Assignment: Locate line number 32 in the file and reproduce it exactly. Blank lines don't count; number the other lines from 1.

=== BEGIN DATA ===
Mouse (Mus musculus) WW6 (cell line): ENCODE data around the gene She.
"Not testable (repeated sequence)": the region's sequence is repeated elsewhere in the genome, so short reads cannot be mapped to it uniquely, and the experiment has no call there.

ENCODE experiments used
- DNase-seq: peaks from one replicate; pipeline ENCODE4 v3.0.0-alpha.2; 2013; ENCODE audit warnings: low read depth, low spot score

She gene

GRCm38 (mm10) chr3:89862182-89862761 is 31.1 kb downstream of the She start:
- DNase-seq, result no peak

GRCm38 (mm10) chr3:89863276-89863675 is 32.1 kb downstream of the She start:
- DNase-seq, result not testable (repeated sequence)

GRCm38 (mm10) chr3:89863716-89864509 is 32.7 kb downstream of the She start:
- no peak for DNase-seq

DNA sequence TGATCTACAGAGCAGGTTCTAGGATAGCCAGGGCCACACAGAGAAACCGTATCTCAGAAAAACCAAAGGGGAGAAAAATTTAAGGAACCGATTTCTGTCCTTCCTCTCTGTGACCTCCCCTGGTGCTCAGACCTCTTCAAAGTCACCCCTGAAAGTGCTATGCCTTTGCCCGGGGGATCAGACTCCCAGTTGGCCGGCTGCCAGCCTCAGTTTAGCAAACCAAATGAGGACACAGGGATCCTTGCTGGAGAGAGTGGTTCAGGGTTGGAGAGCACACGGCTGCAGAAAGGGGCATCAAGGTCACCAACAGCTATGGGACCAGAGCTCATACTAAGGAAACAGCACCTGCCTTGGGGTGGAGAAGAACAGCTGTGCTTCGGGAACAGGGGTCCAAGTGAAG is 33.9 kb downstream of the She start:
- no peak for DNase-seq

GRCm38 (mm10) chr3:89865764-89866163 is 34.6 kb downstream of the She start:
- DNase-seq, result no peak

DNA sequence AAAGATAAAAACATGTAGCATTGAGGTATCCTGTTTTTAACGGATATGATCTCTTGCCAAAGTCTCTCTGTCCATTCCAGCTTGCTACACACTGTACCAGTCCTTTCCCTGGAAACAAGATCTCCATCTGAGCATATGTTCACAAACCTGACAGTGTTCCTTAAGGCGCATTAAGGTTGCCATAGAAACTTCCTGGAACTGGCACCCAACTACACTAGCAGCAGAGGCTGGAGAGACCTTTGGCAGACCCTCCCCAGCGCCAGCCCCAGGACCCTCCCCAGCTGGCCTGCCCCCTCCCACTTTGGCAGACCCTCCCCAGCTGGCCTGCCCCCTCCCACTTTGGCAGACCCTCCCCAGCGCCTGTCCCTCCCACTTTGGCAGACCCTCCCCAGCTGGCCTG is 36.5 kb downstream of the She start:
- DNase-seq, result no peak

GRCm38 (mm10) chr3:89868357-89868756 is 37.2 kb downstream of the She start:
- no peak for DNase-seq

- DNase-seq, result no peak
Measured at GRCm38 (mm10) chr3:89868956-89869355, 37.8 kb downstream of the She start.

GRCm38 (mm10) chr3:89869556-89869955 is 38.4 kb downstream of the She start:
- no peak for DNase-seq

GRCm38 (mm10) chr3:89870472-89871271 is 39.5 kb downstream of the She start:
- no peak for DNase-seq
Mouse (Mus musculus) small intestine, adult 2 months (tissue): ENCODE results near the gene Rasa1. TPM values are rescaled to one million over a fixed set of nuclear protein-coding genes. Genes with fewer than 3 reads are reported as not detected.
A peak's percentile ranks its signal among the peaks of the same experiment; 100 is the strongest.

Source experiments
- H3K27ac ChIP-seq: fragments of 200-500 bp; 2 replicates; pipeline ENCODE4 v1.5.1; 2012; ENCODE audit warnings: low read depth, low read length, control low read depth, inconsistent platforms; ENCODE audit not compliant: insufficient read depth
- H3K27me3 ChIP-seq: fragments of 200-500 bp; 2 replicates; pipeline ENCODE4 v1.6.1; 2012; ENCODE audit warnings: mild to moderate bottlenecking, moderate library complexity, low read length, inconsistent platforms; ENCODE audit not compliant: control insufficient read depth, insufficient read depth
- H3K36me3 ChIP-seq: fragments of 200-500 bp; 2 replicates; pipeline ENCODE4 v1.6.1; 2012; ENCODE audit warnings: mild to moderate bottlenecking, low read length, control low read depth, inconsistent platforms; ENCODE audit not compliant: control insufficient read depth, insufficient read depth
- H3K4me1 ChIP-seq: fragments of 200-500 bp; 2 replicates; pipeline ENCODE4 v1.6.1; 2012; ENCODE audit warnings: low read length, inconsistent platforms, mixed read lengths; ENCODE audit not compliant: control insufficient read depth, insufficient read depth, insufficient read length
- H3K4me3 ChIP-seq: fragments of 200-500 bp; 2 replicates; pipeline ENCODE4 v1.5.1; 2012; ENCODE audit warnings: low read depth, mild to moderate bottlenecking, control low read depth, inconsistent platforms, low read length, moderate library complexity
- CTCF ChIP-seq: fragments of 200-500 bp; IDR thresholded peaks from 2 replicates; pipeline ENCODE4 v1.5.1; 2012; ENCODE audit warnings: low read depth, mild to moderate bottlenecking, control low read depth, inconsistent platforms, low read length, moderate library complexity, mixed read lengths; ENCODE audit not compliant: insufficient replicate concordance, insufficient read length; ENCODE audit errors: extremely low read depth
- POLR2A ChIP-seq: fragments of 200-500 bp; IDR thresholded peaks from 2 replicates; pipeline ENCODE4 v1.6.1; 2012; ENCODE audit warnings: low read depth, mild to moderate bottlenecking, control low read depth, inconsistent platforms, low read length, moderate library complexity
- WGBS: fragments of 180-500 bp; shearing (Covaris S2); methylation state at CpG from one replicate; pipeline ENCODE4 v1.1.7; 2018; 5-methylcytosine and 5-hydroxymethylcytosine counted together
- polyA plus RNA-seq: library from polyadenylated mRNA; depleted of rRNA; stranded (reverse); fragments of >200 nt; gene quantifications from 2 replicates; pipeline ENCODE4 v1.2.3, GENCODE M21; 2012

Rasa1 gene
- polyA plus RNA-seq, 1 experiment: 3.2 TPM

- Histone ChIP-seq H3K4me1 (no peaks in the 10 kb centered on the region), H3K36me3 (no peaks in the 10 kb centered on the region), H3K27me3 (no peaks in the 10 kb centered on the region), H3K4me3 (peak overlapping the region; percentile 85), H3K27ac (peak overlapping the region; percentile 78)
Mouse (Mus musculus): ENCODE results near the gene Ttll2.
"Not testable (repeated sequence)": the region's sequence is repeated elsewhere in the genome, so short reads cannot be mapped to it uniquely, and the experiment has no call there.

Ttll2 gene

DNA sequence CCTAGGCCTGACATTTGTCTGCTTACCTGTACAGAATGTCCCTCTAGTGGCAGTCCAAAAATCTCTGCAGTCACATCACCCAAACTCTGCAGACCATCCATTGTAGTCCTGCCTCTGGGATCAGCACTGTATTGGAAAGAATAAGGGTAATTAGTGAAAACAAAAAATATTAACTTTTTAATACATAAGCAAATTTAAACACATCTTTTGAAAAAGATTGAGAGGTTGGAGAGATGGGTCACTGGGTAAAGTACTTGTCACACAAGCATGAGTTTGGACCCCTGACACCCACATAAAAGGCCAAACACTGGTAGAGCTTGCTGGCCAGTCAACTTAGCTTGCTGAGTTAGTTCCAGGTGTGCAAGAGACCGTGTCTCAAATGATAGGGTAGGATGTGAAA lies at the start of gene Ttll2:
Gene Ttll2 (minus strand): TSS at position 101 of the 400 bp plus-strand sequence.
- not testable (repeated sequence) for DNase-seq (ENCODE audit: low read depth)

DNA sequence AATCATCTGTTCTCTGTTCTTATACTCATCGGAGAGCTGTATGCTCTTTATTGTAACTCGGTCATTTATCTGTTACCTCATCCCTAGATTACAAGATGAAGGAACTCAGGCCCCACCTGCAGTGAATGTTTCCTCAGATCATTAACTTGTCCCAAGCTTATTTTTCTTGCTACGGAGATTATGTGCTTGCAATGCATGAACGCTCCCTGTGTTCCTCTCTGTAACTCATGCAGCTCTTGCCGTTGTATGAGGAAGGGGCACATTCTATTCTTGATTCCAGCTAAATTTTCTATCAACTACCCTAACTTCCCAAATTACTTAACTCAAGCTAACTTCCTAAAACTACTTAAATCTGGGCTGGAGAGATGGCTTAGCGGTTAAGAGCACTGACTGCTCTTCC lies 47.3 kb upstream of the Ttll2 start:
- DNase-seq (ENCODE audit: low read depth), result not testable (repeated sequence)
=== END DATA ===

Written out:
- H3K4me1 ChIP-seq: fragments of 200-500 bp; 2 replicates; pipeline ENCODE4 v1.6.1; 2012; ENCODE audit warnings: low read length, inconsistent platforms, mixed read lengths; ENCODE audit not compliant: control insufficient read depth, insufficient read depth, insufficient read length